"This is backed up by survey carried out by Poundland, which revealed that only a third of shoppers had planned to buy presents early this year, with two-thirds still looking to carry on as normal. "
Even during times of restrictions, the magic of buying and wrapping Christmas presents hasn’t subsided. Thanks to the beauty of online shopping and the timely re-opening of the high-street – where retailers can extend their opening hours to 24 hours a day – Santa Clauses across the country won’t be short of work on Christmas Eve.
This is backed up by survey carried out by Poundland, which revealed that only a third of shoppers had planned to buy presents early this year, with two-thirds still looking to carry on as normal. Even 11% said they’d wait until the last minute to buy presents.
But keeping things under wraps until Christmas morning can come at a cost to the environment. Statistics suggest that British people use 227,000 miles of wrapping paper each year – 84 square kilometres of which ends up in the bin.
Today we look at how consumers and businesses can be more sustainable over Christmas, but not just this year, in the future too.
Tips for consumers
Shiny wrapping paper may be pleasing on the eye[ZP1] , but its contribution to the global waste problem is significant. The good news is though, there’re plenty of alternatives to traditional wrapping paper that still have eye-catching appeal.
One of these alternatives is a tradition in Japan. Furoshiki is square piece of cloth of fabric used for gift wrapping. The material usually has an elegant, decorative design and its benefits from an environmental perspective are that it can be used time and time again.
And the tradition from South East Asia is making its way to Britain. Craft website Etsy has seen a 41% year-on-year rise in searches for fabric gift wrap.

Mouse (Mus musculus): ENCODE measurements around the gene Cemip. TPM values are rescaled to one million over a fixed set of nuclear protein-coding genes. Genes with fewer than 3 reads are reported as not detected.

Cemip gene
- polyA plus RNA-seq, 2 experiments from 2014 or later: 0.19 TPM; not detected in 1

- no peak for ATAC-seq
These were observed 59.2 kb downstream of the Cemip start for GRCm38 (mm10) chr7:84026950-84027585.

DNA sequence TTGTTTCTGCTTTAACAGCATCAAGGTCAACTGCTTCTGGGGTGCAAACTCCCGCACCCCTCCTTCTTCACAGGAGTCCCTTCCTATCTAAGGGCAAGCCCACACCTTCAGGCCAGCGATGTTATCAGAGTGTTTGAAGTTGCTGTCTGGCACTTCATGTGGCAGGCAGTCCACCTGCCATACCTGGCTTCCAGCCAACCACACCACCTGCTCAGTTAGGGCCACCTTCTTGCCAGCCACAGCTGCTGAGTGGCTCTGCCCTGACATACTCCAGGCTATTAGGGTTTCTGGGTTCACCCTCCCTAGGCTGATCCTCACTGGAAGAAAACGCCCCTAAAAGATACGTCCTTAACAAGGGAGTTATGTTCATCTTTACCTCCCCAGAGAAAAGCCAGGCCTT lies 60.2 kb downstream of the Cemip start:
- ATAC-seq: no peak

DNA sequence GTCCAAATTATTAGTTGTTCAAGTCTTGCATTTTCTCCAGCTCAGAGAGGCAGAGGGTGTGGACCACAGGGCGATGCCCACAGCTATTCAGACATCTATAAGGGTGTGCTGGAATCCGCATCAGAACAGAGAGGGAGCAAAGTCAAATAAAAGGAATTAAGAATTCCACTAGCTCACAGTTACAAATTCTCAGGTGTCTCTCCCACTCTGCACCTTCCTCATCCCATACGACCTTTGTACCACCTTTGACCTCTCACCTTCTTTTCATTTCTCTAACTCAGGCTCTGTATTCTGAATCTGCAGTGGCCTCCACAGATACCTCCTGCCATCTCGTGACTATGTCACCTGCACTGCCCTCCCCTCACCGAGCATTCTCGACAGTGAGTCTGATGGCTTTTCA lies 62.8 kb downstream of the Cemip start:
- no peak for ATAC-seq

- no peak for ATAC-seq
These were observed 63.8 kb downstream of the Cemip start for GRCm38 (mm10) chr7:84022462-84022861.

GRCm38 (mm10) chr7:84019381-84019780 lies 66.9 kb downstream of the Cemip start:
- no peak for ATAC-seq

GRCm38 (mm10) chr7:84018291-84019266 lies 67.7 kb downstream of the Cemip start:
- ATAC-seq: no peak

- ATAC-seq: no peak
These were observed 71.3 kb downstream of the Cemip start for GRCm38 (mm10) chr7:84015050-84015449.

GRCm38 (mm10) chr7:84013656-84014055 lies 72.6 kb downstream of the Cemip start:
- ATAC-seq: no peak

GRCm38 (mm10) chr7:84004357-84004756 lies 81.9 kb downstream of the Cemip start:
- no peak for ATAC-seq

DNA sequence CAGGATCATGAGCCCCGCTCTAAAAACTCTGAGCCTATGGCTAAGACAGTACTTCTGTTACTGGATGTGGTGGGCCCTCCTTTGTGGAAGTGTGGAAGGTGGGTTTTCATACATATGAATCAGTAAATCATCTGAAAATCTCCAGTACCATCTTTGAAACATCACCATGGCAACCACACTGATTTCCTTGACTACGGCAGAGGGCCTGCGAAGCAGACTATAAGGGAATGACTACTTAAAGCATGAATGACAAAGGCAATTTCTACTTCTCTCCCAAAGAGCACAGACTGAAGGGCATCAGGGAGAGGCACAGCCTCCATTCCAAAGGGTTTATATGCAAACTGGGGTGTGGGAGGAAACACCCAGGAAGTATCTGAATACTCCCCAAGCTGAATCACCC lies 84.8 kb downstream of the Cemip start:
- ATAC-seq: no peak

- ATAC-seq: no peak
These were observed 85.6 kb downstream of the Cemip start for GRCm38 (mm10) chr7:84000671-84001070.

If keeping your own traditions alive for wrapping presents includes paper, then switching to brown recyclable paper is an ideal way to wrap presents and keep a classy look and feel.
Primark – who have some stores open 24 hours a day during the festive season – has even made their shopping bags suitable to use as wrapping paper. The bag can then be recycled once you’ve used it.
You can now also buy zero plastic Sellotape which is both compostable and biodegradable. If you’ve already wrapped your presents for this year, there’s no time like the present to start making a list for 2021’s birthday and Christmas wrapping!
Tips for businesses
In the run-up to Christmas this year, Google Trends data shows that searches for ‘recyclable Christmas wrapping paper’ were up 350% during November. During December, searches for ‘ethical Christmas crackers’ were also up by 400%.
This offers insight into the fact people are becoming more environmentally conscious when it comes to wrapping presents and keeping up traditions like crackers. A Which? survey also revealed that 45% of people did something last year to reduce the environmental impact of their festive celebrations.
For retail businesses, this is an opportunity to create a steady supply to meet rising demand. Here are a few ideas for what retailers can offer to consumers:
- Recyclable wrapping paper
- Reusable chalkboard gift tags
- Fill your own recyclable Christmas crackers
- Plastic-free Christmas crackers
For couriers, one way to be more sustainable is by improving the way in which gifts are delivered to doorsteps. To reduce transport miles and carbon emissions, the use of a plastic pallet is a great way to limit the number of journeys required between warehouse and doorstep. These pallets increase vehicle fill by 42% compared to a roll cage.
A sustainable Christmas future
The conversation around sustainability is one that won’t disappear in the blink of an eye — unlike Christmas chocolates and other sweet treats! The pandemic has made people think more about how to live greener, and with the festive season one of the busiest times of the year, it’s likely that more and more people will look to be environmentally friendly as each one approaches.
For businesses, it’s the chance to change their offering to support consumer appetite and improve efficiencies of their supply chain – not just for Christmas this year, but future ones too.